I’m not going to repeat the entire story, others have done a fine job explaining the situation, and reasons postulated for why Mauricio Funes appears to have LOST HIS MIND regarding his behavior in signing Decree 743 into law a little over a week ago.
Two articles present good background and detail:
Luterano blogspot: broad-opposition-to-decree-743.html
Mauricio Funes approved a bill which was crafted by the Salvadoran Legislative Assembly, primarily by the Arena party and its allies, which requires a “unanimous vote” by the Supreme Constitutional Court to make decisions about the constitutionality of laws.
The entire county is in an uproar and people were even protesting in the streets last week.
So after all the public reaction, the Arena party is now BACKPEDALLING, weasels that they are. And Funes, now that he’s completley pissed off the Left and insists upon making jabs at the Right, is making himself an enemy of everyone.
Funes placed a a full-page ad in the papers justifying why he signed Decree 743 into law. Here is one excerpt, in Spanish (see full article here at La Pagina)
Por su parte, constituye una injerencia inaceptable en la acción del Organo Judicial la confesión pública realizada por el partido ARENA, que ahora solicita la derogación del Decreto 743 y para ellos se fundamenta en lo que parece un acuerdo alcanzado con la Sala de lo Constitucional y, según el cual, ARENA expresa contar con “evidentes demostraciones” de que la Sala no declarara inconstitucional la Ley de Amnistiá. En efecto, según el comunicado hecho publico este juees por las mas altas autoridades del partido ARENA, miembros de esa Sala se habrían comprometido no solo a no declarar inconstitucional dicha laye, sino también “a defenderla”.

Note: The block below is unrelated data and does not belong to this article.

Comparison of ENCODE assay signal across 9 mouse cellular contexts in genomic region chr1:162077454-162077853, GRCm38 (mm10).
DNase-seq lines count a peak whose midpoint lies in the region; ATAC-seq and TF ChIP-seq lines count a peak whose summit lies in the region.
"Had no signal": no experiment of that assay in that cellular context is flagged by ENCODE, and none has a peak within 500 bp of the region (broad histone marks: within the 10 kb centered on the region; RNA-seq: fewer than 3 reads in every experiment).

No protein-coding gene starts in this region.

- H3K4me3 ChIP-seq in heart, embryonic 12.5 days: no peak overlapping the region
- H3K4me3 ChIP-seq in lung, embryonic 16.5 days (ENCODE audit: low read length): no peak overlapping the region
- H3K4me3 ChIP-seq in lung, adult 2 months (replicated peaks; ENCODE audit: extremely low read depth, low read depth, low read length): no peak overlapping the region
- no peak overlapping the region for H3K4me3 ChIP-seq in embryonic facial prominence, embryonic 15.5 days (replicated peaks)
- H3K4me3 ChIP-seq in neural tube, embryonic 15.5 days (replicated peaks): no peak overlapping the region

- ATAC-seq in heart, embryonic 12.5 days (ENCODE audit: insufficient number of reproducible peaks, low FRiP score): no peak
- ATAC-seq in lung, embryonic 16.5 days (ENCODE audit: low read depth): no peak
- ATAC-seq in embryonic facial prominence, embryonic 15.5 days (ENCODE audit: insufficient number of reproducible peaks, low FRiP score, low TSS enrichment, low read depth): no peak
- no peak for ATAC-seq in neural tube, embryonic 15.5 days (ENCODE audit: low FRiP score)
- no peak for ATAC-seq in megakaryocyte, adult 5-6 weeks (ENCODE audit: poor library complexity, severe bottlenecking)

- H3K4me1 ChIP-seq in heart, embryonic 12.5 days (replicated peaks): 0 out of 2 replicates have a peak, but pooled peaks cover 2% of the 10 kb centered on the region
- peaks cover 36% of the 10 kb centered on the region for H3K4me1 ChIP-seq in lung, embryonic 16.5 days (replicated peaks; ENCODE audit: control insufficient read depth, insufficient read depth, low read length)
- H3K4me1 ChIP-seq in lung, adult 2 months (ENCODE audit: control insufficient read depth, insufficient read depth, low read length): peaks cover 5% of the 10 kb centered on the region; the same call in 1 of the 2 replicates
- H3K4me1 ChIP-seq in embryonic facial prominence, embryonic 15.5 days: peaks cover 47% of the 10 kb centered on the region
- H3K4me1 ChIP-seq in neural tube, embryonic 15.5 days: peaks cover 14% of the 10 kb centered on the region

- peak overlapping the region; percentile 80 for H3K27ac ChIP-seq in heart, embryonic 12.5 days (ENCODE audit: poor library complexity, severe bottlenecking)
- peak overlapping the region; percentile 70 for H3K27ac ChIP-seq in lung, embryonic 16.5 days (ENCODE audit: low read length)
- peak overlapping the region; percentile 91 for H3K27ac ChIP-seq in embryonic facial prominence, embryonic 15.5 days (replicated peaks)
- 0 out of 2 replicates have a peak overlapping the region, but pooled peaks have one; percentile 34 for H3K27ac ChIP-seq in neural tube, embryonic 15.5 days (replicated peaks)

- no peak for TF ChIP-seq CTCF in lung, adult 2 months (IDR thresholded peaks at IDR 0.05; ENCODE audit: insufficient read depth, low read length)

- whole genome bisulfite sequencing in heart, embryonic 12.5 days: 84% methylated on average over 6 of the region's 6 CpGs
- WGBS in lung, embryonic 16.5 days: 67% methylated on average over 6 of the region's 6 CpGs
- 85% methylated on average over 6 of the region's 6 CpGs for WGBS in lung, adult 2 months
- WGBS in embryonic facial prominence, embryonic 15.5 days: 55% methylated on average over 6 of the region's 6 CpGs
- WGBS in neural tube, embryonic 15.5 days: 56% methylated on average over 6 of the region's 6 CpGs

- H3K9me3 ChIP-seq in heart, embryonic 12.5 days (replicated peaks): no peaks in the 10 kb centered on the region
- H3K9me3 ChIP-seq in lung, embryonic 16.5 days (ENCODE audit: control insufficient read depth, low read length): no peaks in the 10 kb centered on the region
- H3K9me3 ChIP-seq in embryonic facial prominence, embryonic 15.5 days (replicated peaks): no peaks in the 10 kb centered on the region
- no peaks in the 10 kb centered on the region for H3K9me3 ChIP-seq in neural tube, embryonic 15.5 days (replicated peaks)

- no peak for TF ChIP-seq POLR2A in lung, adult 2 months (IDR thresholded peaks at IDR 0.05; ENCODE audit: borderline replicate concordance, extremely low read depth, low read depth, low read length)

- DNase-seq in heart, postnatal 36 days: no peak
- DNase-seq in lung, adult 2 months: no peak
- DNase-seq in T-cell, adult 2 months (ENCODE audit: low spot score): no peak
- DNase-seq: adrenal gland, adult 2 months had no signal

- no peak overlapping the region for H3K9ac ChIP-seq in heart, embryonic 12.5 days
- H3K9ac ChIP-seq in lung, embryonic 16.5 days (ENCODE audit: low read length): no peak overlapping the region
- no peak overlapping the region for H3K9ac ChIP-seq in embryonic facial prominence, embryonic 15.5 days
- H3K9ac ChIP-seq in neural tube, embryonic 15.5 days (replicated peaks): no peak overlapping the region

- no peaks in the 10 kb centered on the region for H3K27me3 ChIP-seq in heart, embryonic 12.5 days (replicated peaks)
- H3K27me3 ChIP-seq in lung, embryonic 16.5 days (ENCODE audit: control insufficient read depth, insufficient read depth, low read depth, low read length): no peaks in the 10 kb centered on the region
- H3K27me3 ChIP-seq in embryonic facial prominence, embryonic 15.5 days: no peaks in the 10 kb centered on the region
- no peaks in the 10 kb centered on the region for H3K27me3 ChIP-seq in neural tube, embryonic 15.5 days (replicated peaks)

My best translation is as follows (apologies for the super long run-on sentence, blame Funes for that):
“ARENA has created an unacceptable interference in the actions of the Judicial Organ with the public confession it made, and who now solicit the repeal of Decree 743 and for them it’s based on what appears to be an agreement achieved with the Constitutional Court, which according to the announcement, ARENA is counting on ‘evident demonstrations’ that the court will not declare the Amnesty Law unconstitutional. In effect, according to the communication made public this Thursday by the highest authorities of ARENA, members of the Court have committed not only to not declare that law unconstitutional, but also to ‘defend it’. ”
The Amnesty Law, or Ley de Amnistiá, protects members of both the former government militia and the guerrilla/resistance fighters of being prosecuted for war crimes. Although I believe it is a shame for people not be prosecuted for executing massacres, it is recognized that both sides of the civil war committed atrocities. If everyone were brought to justice, you would have utter chaos in El Salvador, and it could bring the country to the brink of war once again, as it is already very unstable due with constant violent crime, corruption, narcotrafficking inroads, and its people weary and frustrated living with a 30% or higher poverty rate.
As for Funes’ behavior, I can’t figure it out. On the one hand he bitches about ARENA committing ‘sabatoge’ in vandalizing ANDA main water pipes recently, and here he swiftly sanctions a piece of legislation they crafted which ties the judge’s hands behind their backs.